To adapt his calculus class to remote teaching, the first thing Assistant Professor of Mathematics Enes Akbuga did was listen to his students.
“I prepared an online survey to ask students their preferences on instruction type—whether instruction should be in a live session or prerecorded so students could watch it on their own time,” Akbuga said.
Akbuga also asked their preference on communication methods and learned if they had access to personal computers and the internet. After gathering the survey results, Akbuga designed a course that allowed his students to learn both in a live class and on their own time. He recorded lecture videos and prepared online class handouts before each live session.
“A particular student made me happy one day when she connected to a live class while in a drive-through lane on her lunch break from work,” Akbuga said. “I obviously knew she wasn’t working on the handout at that moment, but I just thought it was amazing that she still wanted to be part of the group. As a teacher, I really appreciated that.”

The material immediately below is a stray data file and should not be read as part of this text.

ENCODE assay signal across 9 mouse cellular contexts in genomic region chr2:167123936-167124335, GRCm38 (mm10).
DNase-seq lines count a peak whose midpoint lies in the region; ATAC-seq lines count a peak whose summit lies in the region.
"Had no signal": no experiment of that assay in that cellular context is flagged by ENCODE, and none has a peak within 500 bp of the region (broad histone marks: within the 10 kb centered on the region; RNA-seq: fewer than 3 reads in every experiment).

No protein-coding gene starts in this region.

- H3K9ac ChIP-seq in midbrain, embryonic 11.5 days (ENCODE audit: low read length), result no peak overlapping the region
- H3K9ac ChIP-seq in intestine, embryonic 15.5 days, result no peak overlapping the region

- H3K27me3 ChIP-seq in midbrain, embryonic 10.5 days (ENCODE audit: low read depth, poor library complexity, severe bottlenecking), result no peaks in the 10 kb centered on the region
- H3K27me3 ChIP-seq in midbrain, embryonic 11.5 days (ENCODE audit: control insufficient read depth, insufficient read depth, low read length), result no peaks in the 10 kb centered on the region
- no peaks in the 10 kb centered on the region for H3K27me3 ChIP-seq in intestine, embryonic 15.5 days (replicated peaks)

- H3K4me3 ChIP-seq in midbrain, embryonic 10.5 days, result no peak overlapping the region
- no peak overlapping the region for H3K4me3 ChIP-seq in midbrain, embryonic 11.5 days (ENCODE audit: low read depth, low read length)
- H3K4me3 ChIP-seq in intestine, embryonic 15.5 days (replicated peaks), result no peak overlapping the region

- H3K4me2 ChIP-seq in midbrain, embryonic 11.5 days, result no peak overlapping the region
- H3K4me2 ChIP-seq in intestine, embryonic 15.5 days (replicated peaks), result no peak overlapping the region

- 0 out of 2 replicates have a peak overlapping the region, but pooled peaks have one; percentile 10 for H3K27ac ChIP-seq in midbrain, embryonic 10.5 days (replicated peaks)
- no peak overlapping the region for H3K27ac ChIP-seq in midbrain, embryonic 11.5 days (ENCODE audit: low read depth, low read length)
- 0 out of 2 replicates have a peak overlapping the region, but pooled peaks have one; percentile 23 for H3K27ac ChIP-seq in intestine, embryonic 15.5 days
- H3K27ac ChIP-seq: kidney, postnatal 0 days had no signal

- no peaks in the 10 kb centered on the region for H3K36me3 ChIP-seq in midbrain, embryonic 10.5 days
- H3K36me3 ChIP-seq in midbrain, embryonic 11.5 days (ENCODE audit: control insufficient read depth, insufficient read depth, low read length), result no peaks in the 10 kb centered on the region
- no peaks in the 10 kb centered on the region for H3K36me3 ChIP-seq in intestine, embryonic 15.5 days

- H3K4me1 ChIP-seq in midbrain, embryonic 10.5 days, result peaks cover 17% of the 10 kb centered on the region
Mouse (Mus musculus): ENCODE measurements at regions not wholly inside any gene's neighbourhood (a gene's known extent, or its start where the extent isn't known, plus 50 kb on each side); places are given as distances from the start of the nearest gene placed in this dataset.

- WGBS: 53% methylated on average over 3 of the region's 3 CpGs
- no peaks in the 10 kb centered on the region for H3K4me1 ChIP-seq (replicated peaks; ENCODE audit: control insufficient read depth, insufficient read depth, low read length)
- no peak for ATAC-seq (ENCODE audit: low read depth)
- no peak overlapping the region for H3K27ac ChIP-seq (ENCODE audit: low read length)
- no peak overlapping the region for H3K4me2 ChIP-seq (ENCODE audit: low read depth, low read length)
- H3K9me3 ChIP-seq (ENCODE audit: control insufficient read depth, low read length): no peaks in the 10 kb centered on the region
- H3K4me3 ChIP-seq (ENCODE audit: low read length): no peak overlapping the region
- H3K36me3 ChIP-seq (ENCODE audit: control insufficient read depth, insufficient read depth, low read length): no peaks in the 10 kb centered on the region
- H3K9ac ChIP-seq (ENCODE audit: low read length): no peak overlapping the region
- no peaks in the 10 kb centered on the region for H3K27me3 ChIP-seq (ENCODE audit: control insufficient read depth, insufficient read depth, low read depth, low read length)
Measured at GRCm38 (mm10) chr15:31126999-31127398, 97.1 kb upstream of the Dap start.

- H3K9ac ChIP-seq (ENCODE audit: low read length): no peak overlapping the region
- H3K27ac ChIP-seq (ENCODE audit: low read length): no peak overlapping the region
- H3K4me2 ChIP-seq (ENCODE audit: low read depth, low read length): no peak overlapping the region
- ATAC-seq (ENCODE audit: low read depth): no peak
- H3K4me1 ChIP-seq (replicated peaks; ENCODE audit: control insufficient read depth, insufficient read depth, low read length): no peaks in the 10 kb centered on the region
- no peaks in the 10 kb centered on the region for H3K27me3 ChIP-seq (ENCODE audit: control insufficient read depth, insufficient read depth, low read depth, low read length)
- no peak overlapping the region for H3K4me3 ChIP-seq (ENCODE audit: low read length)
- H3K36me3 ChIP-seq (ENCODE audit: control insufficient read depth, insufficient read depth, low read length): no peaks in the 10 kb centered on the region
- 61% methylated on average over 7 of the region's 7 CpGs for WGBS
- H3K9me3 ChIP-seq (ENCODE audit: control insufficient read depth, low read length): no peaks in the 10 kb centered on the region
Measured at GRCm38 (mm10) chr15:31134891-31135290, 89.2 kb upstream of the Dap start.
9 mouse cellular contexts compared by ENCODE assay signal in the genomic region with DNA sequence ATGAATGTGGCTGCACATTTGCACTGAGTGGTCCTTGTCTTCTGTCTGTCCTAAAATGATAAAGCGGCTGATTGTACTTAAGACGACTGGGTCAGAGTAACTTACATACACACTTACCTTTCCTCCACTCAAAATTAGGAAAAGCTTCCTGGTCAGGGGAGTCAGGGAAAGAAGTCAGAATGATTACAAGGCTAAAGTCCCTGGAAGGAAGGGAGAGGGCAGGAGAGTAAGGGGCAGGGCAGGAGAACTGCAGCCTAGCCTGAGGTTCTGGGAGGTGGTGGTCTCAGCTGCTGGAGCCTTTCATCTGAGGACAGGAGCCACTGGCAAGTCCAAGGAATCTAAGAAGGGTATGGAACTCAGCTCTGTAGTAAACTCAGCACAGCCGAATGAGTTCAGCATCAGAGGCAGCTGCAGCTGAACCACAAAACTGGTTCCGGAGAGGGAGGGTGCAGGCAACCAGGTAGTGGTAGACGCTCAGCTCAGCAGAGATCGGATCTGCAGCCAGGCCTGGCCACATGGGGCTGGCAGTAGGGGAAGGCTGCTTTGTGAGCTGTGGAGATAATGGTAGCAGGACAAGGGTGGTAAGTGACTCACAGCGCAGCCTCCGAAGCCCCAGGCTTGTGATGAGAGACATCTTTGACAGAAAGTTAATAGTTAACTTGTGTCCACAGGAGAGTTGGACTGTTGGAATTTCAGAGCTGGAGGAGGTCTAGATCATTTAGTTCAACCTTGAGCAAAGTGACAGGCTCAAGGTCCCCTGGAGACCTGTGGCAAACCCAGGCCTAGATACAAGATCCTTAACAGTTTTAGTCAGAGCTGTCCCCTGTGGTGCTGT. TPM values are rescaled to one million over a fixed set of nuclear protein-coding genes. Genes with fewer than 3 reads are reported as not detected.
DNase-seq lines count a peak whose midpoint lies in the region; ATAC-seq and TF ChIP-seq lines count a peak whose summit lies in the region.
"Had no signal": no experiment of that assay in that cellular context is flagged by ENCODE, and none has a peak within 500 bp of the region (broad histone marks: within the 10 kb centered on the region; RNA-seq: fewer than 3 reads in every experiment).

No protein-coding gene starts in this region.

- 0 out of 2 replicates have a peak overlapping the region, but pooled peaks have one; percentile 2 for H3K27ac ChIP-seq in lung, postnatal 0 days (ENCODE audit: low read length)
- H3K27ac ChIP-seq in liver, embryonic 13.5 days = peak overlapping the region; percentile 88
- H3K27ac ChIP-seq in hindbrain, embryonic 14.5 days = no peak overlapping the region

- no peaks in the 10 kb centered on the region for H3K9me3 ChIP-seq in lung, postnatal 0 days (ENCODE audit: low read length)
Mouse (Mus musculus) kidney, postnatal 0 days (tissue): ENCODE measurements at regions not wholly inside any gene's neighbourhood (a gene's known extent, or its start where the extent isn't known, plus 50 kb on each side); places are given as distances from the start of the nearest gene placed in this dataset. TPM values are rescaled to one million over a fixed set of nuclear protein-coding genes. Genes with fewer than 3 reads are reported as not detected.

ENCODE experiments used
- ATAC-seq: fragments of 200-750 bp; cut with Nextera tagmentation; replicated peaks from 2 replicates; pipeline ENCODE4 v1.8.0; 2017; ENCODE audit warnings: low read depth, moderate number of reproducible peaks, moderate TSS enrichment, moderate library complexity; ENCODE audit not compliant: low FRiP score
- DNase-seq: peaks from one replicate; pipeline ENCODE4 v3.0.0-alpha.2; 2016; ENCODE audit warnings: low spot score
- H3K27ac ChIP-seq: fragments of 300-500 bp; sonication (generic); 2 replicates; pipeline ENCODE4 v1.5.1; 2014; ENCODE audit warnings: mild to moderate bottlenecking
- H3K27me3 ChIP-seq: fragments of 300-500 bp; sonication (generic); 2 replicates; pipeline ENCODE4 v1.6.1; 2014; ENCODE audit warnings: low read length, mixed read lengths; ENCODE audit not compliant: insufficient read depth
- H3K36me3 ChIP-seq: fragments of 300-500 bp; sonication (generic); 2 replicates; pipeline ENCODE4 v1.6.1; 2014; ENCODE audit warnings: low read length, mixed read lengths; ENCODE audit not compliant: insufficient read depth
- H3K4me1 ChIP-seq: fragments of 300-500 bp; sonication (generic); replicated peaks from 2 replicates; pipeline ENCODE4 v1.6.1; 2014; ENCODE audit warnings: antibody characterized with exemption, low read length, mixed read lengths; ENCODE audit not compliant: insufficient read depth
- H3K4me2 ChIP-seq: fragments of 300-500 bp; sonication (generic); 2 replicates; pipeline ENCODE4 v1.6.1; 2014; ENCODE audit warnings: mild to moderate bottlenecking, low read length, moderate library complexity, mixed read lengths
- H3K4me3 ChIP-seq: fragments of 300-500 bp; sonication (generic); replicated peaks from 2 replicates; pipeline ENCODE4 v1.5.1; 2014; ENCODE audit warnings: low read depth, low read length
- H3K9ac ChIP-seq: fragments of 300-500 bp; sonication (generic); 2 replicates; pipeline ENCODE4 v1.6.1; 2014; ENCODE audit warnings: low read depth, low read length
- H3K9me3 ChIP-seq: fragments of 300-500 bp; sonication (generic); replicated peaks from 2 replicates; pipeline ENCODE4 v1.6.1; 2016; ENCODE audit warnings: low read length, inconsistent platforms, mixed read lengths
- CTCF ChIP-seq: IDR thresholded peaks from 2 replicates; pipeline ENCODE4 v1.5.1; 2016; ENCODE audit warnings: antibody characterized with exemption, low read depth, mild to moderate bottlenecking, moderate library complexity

Calculus is a challenging subject for students, and with the additional hurdle of remote learning, Akbuga felt it was important to be flexible.
“I believe a learning environment should be shaped by professors and students,” Akbuga said. “Both should have power in decision-making.”
To read more about Akbuga’s and his students’ transition to remote learning, read a reflection the professor shared on his personal website.